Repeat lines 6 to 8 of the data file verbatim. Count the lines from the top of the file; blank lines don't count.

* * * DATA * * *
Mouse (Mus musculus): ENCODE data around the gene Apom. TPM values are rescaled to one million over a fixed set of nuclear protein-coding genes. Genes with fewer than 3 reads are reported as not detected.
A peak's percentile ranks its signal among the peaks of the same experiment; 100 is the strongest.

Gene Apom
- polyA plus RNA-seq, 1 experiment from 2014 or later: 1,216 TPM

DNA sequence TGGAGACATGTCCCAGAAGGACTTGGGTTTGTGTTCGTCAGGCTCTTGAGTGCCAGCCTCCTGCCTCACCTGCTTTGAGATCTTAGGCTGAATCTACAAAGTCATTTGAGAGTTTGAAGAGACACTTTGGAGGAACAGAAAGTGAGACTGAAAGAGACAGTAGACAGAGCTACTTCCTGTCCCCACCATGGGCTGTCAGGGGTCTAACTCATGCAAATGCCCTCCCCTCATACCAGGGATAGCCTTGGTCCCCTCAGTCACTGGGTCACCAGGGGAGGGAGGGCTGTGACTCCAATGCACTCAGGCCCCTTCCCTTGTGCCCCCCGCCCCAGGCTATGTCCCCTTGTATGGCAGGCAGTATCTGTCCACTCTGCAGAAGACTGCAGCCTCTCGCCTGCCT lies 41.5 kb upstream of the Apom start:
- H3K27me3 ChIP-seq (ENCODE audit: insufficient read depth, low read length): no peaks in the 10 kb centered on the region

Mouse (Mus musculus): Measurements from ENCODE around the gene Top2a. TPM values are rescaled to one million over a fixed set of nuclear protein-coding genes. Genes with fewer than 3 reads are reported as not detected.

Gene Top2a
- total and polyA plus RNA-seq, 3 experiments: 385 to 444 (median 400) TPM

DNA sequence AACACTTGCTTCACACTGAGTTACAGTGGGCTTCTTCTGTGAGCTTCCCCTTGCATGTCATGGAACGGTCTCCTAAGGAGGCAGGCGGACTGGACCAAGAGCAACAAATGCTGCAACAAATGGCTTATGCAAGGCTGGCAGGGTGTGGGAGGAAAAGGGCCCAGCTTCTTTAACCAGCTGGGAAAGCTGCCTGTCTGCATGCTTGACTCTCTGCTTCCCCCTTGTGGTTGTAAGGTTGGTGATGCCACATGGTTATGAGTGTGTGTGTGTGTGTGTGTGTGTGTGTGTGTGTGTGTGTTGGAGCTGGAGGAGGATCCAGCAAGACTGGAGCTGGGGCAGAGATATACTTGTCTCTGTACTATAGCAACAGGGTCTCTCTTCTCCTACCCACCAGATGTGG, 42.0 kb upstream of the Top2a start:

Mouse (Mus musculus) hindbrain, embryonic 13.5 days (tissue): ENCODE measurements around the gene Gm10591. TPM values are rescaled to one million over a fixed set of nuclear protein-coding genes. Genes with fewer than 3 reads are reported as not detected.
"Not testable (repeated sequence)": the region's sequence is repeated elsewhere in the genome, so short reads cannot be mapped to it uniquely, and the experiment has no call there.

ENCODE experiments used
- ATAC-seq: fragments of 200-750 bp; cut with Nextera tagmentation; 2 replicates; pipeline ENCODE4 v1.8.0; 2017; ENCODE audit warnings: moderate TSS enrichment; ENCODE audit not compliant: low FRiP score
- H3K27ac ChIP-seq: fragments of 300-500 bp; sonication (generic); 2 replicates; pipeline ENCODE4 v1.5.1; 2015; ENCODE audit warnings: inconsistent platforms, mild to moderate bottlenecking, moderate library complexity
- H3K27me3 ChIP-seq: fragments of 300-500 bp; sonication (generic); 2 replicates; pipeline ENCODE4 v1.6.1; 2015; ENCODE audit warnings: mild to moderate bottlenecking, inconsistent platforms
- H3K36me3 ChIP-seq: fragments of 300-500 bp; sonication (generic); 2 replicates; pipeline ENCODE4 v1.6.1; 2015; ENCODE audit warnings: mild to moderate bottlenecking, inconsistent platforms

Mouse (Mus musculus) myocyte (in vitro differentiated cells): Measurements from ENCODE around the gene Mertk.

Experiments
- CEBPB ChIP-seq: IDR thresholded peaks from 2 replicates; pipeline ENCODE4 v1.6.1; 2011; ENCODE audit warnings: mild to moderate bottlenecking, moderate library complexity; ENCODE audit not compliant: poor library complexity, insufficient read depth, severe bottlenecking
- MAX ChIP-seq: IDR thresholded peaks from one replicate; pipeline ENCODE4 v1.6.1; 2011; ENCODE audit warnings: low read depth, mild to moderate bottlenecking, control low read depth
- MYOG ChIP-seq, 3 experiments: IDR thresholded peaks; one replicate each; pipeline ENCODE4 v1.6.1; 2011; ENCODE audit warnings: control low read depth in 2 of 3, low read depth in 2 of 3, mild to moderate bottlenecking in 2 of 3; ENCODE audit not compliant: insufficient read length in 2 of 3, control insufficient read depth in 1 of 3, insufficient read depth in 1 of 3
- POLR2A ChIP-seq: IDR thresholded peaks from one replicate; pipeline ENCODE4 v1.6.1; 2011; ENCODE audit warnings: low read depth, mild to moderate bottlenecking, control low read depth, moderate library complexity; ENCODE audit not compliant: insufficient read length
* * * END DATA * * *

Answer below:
- H3K27me3 ChIP-seq (ENCODE audit: insufficient read depth, low read length): no peaks in the 10 kb centered on the region

Mouse (Mus musculus): Measurements from ENCODE around the gene Top2a. TPM values are rescaled to one million over a fixed set of nuclear protein-coding genes. Genes with fewer than 3 reads are reported as not detected.

Gene Top2a